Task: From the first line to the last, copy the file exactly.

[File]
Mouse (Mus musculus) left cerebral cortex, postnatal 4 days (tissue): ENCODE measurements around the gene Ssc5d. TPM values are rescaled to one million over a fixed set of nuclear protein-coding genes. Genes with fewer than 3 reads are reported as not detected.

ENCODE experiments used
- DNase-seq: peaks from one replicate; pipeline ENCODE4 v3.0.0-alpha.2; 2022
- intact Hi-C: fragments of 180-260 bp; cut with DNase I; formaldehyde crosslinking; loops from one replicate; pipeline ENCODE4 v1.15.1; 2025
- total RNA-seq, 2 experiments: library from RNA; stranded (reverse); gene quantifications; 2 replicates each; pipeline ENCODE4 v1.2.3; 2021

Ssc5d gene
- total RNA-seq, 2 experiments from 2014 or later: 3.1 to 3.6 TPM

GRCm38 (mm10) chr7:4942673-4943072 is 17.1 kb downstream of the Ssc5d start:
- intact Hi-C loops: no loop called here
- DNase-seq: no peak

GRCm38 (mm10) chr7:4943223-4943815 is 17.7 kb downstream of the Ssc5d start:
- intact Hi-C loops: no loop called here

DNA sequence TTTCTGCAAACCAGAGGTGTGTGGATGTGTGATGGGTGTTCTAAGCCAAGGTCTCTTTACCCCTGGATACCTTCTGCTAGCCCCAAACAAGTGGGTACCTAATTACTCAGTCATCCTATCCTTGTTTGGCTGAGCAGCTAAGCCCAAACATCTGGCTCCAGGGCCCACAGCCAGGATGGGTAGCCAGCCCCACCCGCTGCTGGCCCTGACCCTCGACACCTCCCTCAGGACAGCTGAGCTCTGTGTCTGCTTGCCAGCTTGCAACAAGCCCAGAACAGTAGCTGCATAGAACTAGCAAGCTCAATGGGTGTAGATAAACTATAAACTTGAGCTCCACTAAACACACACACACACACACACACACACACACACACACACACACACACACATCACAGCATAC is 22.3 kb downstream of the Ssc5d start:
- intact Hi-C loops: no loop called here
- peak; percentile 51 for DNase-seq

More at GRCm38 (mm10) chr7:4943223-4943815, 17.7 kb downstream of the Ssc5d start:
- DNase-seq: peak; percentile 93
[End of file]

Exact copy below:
Mouse (Mus musculus) left cerebral cortex, postnatal 4 days (tissue): ENCODE measurements around the gene Ssc5d. TPM values are rescaled to one million over a fixed set of nuclear protein-coding genes. Genes with fewer than 3 reads are reported as not detected.

ENCODE experiments used
- DNase-seq: peaks from one replicate; pipeline ENCODE4 v3.0.0-alpha.2; 2022
- intact Hi-C: fragments of 180-260 bp; cut with DNase I; formaldehyde crosslinking; loops from one replicate; pipeline ENCODE4 v1.15.1; 2025
- total RNA-seq, 2 experiments: library from RNA; stranded (reverse); gene quantifications; 2 replicates each; pipeline ENCODE4 v1.2.3; 2021

Ssc5d gene
- total RNA-seq, 2 experiments from 2014 or later: 3.1 to 3.6 TPM

GRCm38 (mm10) chr7:4942673-4943072 is 17.1 kb downstream of the Ssc5d start:
- intact Hi-C loops: no loop called here
- DNase-seq: no peak

GRCm38 (mm10) chr7:4943223-4943815 is 17.7 kb downstream of the Ssc5d start:
- intact Hi-C loops: no loop called here

DNA sequence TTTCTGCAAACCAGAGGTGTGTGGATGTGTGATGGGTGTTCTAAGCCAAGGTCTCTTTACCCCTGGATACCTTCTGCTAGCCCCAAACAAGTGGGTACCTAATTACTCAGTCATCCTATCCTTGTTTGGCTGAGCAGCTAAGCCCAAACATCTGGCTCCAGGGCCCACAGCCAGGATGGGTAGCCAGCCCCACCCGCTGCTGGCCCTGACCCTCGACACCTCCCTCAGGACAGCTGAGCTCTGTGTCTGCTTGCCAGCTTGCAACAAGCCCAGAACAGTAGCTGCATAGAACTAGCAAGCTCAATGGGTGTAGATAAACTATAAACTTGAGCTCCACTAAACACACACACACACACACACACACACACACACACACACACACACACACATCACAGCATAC is 22.3 kb downstream of the Ssc5d start:
- intact Hi-C loops: no loop called here
- peak; percentile 51 for DNase-seq

More at GRCm38 (mm10) chr7:4943223-4943815, 17.7 kb downstream of the Ssc5d start:
- DNase-seq: peak; percentile 93